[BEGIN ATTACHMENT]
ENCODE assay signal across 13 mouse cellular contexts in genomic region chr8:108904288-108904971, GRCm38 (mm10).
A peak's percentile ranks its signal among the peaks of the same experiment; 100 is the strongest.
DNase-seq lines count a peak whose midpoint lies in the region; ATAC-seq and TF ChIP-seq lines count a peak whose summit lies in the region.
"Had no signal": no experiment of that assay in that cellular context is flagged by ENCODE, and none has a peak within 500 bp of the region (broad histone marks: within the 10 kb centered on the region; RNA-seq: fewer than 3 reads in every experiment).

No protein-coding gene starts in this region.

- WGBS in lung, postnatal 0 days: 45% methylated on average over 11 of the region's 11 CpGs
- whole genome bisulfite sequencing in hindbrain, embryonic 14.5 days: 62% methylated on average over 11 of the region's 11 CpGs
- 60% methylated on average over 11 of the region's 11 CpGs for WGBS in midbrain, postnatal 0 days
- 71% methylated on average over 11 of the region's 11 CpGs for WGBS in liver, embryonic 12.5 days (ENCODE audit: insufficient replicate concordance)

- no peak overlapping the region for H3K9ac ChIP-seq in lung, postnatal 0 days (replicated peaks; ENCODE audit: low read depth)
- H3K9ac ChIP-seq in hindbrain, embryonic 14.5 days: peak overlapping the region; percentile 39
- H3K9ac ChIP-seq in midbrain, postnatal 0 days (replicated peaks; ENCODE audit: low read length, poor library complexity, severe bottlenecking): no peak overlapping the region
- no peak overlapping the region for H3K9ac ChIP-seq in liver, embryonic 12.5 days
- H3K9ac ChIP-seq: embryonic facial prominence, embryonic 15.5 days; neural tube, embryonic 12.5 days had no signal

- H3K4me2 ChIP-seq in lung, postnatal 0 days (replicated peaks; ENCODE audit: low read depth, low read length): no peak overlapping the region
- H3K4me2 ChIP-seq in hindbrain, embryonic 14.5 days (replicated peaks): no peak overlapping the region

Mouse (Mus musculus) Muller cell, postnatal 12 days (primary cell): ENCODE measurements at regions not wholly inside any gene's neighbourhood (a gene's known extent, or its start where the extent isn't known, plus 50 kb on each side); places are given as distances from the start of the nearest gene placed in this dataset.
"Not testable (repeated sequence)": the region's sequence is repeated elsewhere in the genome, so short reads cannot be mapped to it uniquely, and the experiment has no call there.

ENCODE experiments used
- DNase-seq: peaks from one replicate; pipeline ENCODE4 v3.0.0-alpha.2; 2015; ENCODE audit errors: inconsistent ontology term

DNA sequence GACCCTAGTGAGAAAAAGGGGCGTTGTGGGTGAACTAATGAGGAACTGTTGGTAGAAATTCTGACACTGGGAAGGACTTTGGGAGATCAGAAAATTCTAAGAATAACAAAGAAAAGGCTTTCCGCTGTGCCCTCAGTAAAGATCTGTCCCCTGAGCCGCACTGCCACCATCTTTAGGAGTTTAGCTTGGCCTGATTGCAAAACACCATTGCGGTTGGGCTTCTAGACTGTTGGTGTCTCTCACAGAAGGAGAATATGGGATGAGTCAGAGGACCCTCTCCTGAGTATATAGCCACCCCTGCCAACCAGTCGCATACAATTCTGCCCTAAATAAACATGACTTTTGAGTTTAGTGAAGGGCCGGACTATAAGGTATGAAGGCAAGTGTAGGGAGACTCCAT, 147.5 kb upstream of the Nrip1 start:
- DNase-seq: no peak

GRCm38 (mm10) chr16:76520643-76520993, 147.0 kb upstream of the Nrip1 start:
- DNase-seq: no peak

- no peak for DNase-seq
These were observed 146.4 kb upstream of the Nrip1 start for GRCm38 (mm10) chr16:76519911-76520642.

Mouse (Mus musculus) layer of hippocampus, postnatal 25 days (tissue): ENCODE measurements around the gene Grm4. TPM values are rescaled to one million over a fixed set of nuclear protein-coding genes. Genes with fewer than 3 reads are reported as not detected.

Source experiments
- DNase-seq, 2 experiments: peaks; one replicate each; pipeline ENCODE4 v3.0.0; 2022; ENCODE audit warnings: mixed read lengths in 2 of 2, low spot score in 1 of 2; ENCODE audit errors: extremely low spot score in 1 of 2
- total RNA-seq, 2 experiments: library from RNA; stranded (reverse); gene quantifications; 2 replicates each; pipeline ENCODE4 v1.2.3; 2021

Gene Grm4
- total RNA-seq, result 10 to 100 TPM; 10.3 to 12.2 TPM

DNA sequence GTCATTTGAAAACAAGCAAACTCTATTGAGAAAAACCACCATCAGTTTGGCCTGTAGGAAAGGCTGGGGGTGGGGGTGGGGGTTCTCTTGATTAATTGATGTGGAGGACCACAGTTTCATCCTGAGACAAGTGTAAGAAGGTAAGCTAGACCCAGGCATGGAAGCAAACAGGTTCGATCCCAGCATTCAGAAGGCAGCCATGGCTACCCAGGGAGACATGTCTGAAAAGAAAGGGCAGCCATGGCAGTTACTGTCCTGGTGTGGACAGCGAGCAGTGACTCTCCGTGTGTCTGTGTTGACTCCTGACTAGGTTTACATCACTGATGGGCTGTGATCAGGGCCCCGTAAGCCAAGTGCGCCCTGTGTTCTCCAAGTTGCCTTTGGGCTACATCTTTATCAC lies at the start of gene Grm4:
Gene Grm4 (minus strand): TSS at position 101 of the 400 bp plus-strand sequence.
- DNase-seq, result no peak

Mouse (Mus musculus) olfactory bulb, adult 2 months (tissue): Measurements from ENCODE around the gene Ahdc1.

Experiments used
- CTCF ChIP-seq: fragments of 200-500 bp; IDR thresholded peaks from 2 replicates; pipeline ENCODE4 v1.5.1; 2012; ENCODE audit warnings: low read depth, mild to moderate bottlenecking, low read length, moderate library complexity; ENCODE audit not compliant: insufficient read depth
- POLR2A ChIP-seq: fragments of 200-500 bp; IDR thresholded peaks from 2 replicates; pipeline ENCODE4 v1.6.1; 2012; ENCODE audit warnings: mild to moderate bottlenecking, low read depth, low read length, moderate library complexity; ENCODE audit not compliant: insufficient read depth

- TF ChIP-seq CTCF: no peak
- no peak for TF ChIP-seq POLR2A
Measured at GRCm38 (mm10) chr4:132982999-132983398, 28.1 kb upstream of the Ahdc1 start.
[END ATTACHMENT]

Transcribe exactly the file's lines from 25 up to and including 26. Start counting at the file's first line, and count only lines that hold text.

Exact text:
- no peak for DNase-seq
These were observed 146.4 kb upstream of the Nrip1 start for GRCm38 (mm10) chr16:76519911-76520642.